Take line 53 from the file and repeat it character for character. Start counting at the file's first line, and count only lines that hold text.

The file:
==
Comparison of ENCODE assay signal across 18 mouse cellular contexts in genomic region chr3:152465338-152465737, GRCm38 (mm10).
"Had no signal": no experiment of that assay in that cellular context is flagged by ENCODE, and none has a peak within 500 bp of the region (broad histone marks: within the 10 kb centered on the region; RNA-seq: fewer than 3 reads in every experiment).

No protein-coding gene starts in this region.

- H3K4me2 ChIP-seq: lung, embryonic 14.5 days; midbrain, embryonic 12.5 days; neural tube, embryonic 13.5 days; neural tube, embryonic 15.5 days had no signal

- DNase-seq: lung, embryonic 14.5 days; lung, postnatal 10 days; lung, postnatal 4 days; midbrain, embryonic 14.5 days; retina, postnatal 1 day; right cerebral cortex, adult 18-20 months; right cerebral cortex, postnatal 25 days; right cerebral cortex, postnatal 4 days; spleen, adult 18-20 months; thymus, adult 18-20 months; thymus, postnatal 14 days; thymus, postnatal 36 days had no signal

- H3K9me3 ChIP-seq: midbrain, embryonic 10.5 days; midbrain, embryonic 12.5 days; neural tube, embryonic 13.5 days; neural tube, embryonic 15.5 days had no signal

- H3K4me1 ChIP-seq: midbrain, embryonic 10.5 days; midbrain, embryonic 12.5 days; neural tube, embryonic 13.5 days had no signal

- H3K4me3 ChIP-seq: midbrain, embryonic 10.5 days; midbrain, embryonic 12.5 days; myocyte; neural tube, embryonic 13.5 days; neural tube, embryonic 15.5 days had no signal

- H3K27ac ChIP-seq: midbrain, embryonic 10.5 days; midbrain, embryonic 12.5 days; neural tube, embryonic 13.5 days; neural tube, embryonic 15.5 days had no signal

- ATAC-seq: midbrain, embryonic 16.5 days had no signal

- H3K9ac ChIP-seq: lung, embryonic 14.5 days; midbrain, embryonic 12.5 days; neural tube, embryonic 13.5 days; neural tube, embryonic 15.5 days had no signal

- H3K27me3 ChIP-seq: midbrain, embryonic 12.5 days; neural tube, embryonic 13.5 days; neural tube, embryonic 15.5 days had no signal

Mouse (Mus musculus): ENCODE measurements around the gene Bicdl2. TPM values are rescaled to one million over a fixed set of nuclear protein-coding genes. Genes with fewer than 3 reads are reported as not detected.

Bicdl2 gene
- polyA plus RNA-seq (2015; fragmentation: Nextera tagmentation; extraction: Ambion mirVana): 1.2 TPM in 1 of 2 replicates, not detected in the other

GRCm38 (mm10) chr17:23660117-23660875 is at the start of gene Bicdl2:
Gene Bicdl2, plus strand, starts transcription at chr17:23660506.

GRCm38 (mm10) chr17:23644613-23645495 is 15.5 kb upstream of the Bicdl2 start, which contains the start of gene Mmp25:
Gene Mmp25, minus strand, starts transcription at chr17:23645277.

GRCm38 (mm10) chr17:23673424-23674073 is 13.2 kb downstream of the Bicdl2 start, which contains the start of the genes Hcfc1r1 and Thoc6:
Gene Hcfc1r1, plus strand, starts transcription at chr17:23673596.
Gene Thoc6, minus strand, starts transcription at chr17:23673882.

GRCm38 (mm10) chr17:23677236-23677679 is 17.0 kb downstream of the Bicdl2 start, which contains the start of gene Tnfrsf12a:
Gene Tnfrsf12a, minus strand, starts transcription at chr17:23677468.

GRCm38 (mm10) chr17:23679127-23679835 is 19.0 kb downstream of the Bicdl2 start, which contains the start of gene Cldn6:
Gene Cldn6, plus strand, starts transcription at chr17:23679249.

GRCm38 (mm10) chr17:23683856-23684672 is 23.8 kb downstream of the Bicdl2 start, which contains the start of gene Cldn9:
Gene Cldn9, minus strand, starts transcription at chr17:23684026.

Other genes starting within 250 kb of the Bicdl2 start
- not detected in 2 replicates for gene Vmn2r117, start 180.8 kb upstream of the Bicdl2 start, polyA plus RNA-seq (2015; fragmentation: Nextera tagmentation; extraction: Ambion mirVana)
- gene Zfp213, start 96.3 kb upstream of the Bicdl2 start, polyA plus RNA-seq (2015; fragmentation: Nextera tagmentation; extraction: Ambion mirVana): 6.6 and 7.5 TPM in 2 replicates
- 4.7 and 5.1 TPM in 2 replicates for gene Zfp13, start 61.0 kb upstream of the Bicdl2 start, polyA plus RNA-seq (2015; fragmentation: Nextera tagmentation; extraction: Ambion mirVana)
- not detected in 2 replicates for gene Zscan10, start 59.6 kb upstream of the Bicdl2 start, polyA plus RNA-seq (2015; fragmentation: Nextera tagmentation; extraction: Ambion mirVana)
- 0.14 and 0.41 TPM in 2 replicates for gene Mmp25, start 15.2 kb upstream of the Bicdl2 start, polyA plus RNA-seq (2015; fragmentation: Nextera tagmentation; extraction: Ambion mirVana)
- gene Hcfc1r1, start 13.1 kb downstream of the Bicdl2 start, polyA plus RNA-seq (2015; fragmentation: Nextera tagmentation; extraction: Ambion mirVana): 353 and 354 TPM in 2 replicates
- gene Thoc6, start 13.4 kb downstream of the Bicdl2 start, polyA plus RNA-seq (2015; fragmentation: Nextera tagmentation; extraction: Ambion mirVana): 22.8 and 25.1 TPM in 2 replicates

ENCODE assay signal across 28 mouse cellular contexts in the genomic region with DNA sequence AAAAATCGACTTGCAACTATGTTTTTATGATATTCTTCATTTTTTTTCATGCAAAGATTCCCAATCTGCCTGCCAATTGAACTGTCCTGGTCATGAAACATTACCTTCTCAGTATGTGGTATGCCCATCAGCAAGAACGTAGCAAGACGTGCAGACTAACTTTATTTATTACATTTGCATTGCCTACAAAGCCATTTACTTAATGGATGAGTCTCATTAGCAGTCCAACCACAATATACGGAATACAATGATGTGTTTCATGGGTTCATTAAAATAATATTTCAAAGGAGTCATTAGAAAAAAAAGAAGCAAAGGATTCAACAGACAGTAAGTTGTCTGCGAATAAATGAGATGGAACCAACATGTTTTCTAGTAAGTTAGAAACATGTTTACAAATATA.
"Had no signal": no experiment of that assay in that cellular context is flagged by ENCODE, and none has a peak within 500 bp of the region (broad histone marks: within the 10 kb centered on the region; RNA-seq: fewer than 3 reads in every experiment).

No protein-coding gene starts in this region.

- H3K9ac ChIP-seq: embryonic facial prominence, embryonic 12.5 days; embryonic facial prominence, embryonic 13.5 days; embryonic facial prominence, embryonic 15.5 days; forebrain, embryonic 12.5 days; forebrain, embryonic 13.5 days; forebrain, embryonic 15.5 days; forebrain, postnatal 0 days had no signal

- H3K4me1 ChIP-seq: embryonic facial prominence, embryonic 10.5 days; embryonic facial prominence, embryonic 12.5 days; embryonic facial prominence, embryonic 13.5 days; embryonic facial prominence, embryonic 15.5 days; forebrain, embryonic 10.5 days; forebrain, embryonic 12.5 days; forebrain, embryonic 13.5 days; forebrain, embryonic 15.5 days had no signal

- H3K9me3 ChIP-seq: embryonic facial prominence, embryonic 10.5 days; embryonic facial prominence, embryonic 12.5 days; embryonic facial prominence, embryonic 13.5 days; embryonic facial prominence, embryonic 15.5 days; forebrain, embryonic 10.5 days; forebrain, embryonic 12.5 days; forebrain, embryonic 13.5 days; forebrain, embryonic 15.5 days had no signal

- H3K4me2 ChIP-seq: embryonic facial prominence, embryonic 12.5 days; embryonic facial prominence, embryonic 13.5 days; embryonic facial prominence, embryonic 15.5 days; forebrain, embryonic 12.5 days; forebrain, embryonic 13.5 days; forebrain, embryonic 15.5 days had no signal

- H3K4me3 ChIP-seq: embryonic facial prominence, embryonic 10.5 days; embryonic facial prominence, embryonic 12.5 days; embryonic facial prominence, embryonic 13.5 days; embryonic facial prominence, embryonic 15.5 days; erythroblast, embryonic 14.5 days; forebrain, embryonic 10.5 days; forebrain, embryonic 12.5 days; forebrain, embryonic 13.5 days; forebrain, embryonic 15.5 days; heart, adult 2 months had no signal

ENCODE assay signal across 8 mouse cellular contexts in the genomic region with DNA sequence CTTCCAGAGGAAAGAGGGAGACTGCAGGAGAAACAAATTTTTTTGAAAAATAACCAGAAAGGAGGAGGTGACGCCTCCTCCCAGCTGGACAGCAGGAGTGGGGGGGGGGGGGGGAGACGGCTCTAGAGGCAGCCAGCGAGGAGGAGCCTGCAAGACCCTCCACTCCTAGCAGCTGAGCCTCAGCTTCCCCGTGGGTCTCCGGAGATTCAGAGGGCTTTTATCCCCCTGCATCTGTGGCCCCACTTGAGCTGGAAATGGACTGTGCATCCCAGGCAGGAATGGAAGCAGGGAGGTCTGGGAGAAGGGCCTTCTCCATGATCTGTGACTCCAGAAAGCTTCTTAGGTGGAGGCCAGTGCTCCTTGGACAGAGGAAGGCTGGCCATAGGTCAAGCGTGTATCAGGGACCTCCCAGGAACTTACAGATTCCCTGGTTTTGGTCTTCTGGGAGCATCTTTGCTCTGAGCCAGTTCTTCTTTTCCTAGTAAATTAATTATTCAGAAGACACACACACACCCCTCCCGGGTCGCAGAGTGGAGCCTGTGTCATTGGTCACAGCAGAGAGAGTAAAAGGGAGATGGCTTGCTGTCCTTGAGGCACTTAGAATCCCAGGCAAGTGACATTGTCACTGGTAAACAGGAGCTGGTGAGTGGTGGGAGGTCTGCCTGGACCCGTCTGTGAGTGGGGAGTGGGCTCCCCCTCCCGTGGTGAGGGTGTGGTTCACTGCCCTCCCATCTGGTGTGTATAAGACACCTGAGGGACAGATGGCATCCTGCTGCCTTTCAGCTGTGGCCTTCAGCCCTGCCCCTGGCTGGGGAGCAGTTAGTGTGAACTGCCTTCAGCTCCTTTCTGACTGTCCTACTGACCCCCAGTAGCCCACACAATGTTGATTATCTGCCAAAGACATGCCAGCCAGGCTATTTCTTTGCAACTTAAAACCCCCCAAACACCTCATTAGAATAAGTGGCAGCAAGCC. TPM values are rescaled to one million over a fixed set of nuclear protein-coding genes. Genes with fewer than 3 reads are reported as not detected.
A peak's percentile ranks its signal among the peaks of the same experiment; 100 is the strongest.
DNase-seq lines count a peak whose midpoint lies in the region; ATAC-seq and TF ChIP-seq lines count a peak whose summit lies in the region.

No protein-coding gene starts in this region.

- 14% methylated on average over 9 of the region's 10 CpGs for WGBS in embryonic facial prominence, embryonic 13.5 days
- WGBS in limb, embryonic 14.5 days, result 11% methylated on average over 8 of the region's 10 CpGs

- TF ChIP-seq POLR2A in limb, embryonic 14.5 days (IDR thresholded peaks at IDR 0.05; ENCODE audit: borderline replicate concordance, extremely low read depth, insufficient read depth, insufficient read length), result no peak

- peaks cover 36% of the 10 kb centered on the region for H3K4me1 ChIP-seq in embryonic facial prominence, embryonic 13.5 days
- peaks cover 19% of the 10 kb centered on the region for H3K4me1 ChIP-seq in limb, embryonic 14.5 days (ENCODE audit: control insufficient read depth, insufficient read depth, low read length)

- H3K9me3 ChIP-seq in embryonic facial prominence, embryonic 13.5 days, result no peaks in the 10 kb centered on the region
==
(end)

- peaks cover 19% of the 10 kb centered on the region for H3K4me1 ChIP-seq in limb, embryonic 14.5 days (ENCODE audit: control insufficient read depth, insufficient read depth, low read length)